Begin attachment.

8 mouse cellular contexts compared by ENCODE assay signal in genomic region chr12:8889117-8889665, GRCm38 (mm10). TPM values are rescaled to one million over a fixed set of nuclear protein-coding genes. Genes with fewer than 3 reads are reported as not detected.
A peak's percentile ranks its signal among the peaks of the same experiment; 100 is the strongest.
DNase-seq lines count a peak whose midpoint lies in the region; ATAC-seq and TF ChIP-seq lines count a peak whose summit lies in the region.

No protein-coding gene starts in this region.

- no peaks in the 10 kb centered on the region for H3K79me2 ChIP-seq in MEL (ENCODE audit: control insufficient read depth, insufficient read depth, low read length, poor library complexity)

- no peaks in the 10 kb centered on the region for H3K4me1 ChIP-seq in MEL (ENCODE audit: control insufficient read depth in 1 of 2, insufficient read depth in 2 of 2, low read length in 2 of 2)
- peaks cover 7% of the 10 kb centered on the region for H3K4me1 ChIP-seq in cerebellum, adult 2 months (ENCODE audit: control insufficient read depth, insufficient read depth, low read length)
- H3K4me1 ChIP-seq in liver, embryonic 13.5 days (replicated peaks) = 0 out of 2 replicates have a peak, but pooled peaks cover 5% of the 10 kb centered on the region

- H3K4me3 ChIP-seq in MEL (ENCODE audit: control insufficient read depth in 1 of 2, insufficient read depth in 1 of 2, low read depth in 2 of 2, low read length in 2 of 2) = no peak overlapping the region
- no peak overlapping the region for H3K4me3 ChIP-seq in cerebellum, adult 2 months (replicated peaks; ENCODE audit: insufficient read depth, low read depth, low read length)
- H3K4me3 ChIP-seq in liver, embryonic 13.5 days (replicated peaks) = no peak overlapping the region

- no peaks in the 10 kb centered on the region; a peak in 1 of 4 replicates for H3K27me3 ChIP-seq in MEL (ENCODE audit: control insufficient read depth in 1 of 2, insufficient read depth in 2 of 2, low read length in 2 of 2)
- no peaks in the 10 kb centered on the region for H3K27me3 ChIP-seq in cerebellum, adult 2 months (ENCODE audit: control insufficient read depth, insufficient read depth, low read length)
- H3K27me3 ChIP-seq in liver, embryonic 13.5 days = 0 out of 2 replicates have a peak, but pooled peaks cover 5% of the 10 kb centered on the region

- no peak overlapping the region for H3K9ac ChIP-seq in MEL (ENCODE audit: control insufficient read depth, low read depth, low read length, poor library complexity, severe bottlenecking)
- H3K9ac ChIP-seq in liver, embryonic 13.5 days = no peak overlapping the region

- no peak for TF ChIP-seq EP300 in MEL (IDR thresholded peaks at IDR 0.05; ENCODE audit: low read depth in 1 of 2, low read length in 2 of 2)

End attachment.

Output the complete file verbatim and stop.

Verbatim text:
8 mouse cellular contexts compared by ENCODE assay signal in genomic region chr12:8889117-8889665, GRCm38 (mm10). TPM values are rescaled to one million over a fixed set of nuclear protein-coding genes. Genes with fewer than 3 reads are reported as not detected.
A peak's percentile ranks its signal among the peaks of the same experiment; 100 is the strongest.
DNase-seq lines count a peak whose midpoint lies in the region; ATAC-seq and TF ChIP-seq lines count a peak whose summit lies in the region.

No protein-coding gene starts in this region.

- no peaks in the 10 kb centered on the region for H3K79me2 ChIP-seq in MEL (ENCODE audit: control insufficient read depth, insufficient read depth, low read length, poor library complexity)

- no peaks in the 10 kb centered on the region for H3K4me1 ChIP-seq in MEL (ENCODE audit: control insufficient read depth in 1 of 2, insufficient read depth in 2 of 2, low read length in 2 of 2)
- peaks cover 7% of the 10 kb centered on the region for H3K4me1 ChIP-seq in cerebellum, adult 2 months (ENCODE audit: control insufficient read depth, insufficient read depth, low read length)
- H3K4me1 ChIP-seq in liver, embryonic 13.5 days (replicated peaks) = 0 out of 2 replicates have a peak, but pooled peaks cover 5% of the 10 kb centered on the region

- H3K4me3 ChIP-seq in MEL (ENCODE audit: control insufficient read depth in 1 of 2, insufficient read depth in 1 of 2, low read depth in 2 of 2, low read length in 2 of 2) = no peak overlapping the region
- no peak overlapping the region for H3K4me3 ChIP-seq in cerebellum, adult 2 months (replicated peaks; ENCODE audit: insufficient read depth, low read depth, low read length)
- H3K4me3 ChIP-seq in liver, embryonic 13.5 days (replicated peaks) = no peak overlapping the region

- no peaks in the 10 kb centered on the region; a peak in 1 of 4 replicates for H3K27me3 ChIP-seq in MEL (ENCODE audit: control insufficient read depth in 1 of 2, insufficient read depth in 2 of 2, low read length in 2 of 2)
- no peaks in the 10 kb centered on the region for H3K27me3 ChIP-seq in cerebellum, adult 2 months (ENCODE audit: control insufficient read depth, insufficient read depth, low read length)
- H3K27me3 ChIP-seq in liver, embryonic 13.5 days = 0 out of 2 replicates have a peak, but pooled peaks cover 5% of the 10 kb centered on the region

- no peak overlapping the region for H3K9ac ChIP-seq in MEL (ENCODE audit: control insufficient read depth, low read depth, low read length, poor library complexity, severe bottlenecking)
- H3K9ac ChIP-seq in liver, embryonic 13.5 days = no peak overlapping the region

- no peak for TF ChIP-seq EP300 in MEL (IDR thresholded peaks at IDR 0.05; ENCODE audit: low read depth in 1 of 2, low read length in 2 of 2)